Photos and VideosMore Photos and Videos
After a full day of emotional debate and testimony, legislation to allow same-sex marriage in New Jersey cleared the Senate Judiciary Committee Monday night.
The vote, which came just after 10 p.m., passed by an expected 7-6.
The move paves the way for a debate and vote in the State Senate. Senate President Dick Codey promises to post the so-called marriage equality bill to the full Senate floor for debate and a vote on Thursday.
If the vote passes in the Senate, then the Assembly would likely take it up later this month or early in January.
The controversial bill would grant same-sex partners recognition as "married couples." Current law gives them the same state rights as married heterosexuals, but describes their relationship as a civil union.
"Let's show the entire nation that New Jersey citizens are capable of holding an honest debate on a measure of such social importance," said Judiciary Chairman Senator Paul Sarlo(D-Bergen), who plans to vote 'no" on gay marriage.
On the other side, some lawmakers said they were eager to push the bill through to passage.
"We can move to a more compassionate, understanding and loving society, said the other co-sponsor, Senator Ray Lesniak(D-Union). "We can change fear to love, hate to compassion, cruelty to kindness," said Lesniak.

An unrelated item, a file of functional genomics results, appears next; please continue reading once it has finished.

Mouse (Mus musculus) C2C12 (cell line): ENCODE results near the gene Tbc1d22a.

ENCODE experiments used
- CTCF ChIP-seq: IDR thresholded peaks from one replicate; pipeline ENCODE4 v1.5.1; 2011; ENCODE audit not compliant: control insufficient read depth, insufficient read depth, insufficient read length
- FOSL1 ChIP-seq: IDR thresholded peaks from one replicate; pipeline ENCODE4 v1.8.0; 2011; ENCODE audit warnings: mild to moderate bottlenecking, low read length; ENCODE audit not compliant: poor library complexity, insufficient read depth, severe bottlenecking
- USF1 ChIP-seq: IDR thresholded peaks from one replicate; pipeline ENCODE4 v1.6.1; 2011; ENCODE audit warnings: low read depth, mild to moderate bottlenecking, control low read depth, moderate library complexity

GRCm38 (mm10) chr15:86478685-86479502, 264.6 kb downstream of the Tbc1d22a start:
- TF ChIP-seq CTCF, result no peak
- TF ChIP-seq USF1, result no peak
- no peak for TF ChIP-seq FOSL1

"It might actually be easier to be on the budget committee than the Judiciary Committee today," quipped gay marriage sponsor Senator Loretta Weinberg(D-Bergen), referring to New Jersey's infamous budget problems.
"In this country we do not afford some people full civil rights and other people half civil rights," said Senator Weinberg.
The lawmakers also heard from residents.
A Montclair woman, mother of two and civil union partner, Gina Pastino, testified about the difficulties her partner had when Gina went to the hospital with a brain inflamation. Gina's doctor wouldn't share her condition at first with Gina's partner, and she "was overcome with fear and shame."
NAACP President Julian Bond testified, "Gay rights are civil rights, adding "Like race, our sexuality is not (changeable)."
Even leading clerics have voiced their support. "Marriage is a union of one man and one woman and has its roots in natural law," testified Patrick Branigan, representing the Catholic Bishops of New Jersey. Branigan said the Bishops, who once opposed the state's civil union law, now support its enforcement fully. "Instead of trying to redefine marriage, the state of New Jersey should education the public and enforce existing laws," he said.
But opposition is fierce. "Only a few elitists and I would say left-leaning judges, and legislators, have approved" gay marriage elsewhere, said Senator Gerald Cardinale(R-Bergen). Cardinale called on the legislature allowing the people to vote, as they did last month in Maine.
Supporters of gay marriage know their last chance to change the law is during this lame duck session, since sitting Governor and Democrat Jon Corzine promises he would sign it into law.
Incoming Republican Governor Chris Christie has said he would veto such a bill if it passes after he takes office January 19th.
New York State rejected a gay marriage bill last week, but currently there are five states that recognize same sex marriage -- Connecticut, Iowa, Massachusetts and Vermont already have it on the books, while a New Hampshire law legalizing the practice takes effect Jan. 1.